Jarreau, who went undrafted out of Houston following a Final Four season in which he was named Defensive Player of the Year in the American Athletic Conference and the Most Outstanding Player in the Midwest Regional, proved to be an intriguing mixture of attack, versatility, and efficiency for Miami’s Summer League team, averaging 11.6 points, 6.6 rebounds, 5.8 assists, and 1.4 steals per game in Las Vegas while shooting 47 percent overall and 36 percent from deep.
With excellent size for position at 6-foot-5, the 23-year-old defensive pest impressed not only with his feel for how closely to pressure and gap the ball in the open floor and while skirting screens but also with his potential to guard multiple positions. Here, for instance, Jarreau veers into and carves out space on the glass against the roll-man on one end of floor before later flashing some wiggle while attacking the switch at the other.
Offensively, he’ll need to continue demonstrating proof of product away from the ball, as he attempted only 11 total threes for Miami with just a few coming off the catch after shooting 38-of-130 over his final two college seasons; however, for a team like the Pacers, who could use added, emergency depth at point guard, Jarreau showed some possible upside as a low-turnover playmaker, particularly when throwing cross-court darts in motion or slithering into the paint and making basic reads out of the pick-and-pop with changes of speed.
“With DeJon, it’s just his makeup,” Heat assistant coach and summer league head coach Malik Allen told the Miami Herald. “He finds a way to put his imprint on the game ... He has the vision and it’s just a matter of trying to harness the things that we see so he can keep growing and getting better as an NBA point guard. Someone who handles the ball. Because I think the vision is there, the understanding of where the ball should get is there and he has got to just keep growing as a floor general.”
Prior to this most recent reporting from Agness, Miami was said to have interest in signing Jarreau, but it was unclear whether the offer was a two-way contract or an Exhibit-10 deal.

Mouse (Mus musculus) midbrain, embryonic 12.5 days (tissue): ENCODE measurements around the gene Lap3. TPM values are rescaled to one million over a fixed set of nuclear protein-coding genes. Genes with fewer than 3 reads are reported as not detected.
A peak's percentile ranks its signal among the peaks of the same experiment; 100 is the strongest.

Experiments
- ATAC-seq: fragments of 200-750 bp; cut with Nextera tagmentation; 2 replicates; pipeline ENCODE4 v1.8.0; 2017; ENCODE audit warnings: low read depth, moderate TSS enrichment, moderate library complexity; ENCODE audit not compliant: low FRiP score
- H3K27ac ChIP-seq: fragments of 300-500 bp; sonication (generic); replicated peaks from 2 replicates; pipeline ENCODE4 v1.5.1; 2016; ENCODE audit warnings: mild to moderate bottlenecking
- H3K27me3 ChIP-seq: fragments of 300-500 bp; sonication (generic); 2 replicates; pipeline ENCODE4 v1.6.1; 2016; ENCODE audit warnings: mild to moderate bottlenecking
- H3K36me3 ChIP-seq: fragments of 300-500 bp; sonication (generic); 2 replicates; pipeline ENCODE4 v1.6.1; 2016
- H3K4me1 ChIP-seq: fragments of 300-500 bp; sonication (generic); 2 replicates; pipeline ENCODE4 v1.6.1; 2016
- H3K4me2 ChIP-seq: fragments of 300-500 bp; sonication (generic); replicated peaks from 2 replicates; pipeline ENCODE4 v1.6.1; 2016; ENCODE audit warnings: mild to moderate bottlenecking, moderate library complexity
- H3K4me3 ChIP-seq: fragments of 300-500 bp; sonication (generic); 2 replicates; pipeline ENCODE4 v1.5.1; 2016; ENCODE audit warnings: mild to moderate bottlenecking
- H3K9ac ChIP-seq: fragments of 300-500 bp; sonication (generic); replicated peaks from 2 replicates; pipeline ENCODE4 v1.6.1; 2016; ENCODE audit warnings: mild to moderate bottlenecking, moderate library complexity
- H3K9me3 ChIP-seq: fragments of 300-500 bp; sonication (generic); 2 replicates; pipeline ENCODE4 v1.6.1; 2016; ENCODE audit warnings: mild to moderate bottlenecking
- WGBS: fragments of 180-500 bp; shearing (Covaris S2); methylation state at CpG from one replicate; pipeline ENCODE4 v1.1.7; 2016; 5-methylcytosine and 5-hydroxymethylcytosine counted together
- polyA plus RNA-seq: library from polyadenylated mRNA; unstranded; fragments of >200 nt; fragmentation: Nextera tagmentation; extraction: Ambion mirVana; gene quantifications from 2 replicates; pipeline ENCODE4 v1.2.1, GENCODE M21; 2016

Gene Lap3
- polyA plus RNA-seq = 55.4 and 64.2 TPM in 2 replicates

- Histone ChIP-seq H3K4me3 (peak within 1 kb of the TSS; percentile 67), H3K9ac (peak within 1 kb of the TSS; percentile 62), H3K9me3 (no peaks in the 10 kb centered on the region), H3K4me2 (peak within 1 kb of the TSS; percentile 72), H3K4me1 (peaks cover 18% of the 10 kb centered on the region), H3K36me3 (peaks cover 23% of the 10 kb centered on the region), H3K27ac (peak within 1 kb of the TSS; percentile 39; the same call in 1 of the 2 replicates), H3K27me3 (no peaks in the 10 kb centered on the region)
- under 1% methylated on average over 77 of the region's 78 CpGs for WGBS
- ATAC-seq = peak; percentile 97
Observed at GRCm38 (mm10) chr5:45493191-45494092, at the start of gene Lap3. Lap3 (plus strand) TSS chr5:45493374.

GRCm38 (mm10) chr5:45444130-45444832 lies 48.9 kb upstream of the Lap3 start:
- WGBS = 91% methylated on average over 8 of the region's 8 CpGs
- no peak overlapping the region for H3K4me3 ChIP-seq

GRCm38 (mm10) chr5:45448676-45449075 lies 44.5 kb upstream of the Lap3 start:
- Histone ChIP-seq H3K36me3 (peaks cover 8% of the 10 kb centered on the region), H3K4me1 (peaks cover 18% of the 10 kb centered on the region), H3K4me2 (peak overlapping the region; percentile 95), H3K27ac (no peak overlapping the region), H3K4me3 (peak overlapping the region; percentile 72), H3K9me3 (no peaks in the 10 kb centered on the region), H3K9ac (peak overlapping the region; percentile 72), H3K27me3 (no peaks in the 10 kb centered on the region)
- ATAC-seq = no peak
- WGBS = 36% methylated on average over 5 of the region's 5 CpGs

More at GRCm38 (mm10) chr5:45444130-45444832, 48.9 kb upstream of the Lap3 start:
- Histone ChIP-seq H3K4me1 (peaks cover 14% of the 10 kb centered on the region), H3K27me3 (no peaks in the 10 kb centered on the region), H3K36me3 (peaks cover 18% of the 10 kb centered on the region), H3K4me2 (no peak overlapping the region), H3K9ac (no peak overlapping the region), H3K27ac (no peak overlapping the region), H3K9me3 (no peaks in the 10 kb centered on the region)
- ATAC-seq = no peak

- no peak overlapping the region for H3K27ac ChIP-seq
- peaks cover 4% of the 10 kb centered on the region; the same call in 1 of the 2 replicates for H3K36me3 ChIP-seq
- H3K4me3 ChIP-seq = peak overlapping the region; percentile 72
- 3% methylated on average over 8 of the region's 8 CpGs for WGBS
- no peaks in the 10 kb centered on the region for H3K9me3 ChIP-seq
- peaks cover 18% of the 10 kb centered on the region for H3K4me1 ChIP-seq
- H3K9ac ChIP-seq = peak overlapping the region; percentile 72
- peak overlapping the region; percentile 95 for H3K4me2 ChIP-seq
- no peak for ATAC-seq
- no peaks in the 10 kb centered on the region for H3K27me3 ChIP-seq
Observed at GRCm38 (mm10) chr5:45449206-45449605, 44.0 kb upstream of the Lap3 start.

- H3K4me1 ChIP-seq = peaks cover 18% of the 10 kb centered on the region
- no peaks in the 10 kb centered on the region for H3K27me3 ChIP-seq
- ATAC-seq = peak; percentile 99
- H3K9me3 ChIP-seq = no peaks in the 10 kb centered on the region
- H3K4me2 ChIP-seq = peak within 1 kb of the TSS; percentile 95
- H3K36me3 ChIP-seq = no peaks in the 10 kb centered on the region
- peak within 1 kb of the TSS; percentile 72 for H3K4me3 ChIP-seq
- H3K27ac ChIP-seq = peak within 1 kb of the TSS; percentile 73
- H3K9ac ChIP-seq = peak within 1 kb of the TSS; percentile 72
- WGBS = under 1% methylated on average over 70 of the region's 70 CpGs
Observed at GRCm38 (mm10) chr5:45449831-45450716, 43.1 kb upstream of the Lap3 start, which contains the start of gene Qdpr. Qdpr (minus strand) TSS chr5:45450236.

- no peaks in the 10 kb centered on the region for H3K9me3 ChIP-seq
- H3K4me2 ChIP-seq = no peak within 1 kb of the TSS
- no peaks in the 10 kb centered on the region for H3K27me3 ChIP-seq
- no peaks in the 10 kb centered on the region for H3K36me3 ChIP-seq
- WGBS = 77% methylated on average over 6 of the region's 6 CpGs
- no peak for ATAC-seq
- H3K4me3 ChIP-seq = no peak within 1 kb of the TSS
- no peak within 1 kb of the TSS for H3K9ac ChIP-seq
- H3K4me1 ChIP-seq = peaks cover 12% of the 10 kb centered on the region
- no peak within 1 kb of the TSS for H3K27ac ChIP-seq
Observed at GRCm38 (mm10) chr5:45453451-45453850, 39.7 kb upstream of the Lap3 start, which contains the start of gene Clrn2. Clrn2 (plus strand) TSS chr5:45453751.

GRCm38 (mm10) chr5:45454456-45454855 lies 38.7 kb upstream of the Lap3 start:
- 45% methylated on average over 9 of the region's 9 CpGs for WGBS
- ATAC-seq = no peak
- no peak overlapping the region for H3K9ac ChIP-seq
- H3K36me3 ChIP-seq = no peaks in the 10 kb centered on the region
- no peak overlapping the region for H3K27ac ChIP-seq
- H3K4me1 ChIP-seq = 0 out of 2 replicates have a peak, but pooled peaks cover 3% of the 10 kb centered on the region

With the Pacers withdrawing the qualifying offer to Cassius Stanley, Jarreau will occupy the second two-way spot alongside rookie shooting guard Duane Washington Jr., which means Stanley will most likely be in search of a new team after being drafted 54th overall by the Pacers in the 2020 NBA Draft.
According to a report from the Indy Star published on Sunday morning, small but mighty floor general Keifer Sykes is expected to have the “inside track” on third-string point guard, with the two-way spot that last night was said to be committed to Jarreau.
For what it’s worth, The Miami Herald’s Barry Jackson seemed to confirm that initial report from Agness, tweeting “Heat told Jarreau it wanted him but Pacers swooped in as Heat mulled what to offer.”
Heat told Jarreau it wanted him but Pacers swooped in as Heat mulled what to offer. Heat told Marcus Garrett they're interested in giving him a 2 way, but then he changed agents, delaying process. If Garrett gets one 2 way, Heat could let camp competition determine other two way https://t.co/swtY1v2xcz— Barry Jackson (@flasportsbuzz) August 22, 2021
Sykes, while lacking in Jarreau’s size and length, played a valuable role for the Pacers in Las Vegas, allowing Chris Duarte to play on the ball as well as off. With a steadier hand, Sykes’ per game numbers were underwhelming (8.0 points, 1.8 rebounds, and 2.0 assists while shooting 54 percent overall and 43 percent from three), but the combination of his more well-developed shot and reads arguably makes him more plug-and-play should a call-up be necessary in a system that values team-ball from the guard position. Overall, it’s a discussion of readiness and experience versus versatility and upside. Keep an eye on this.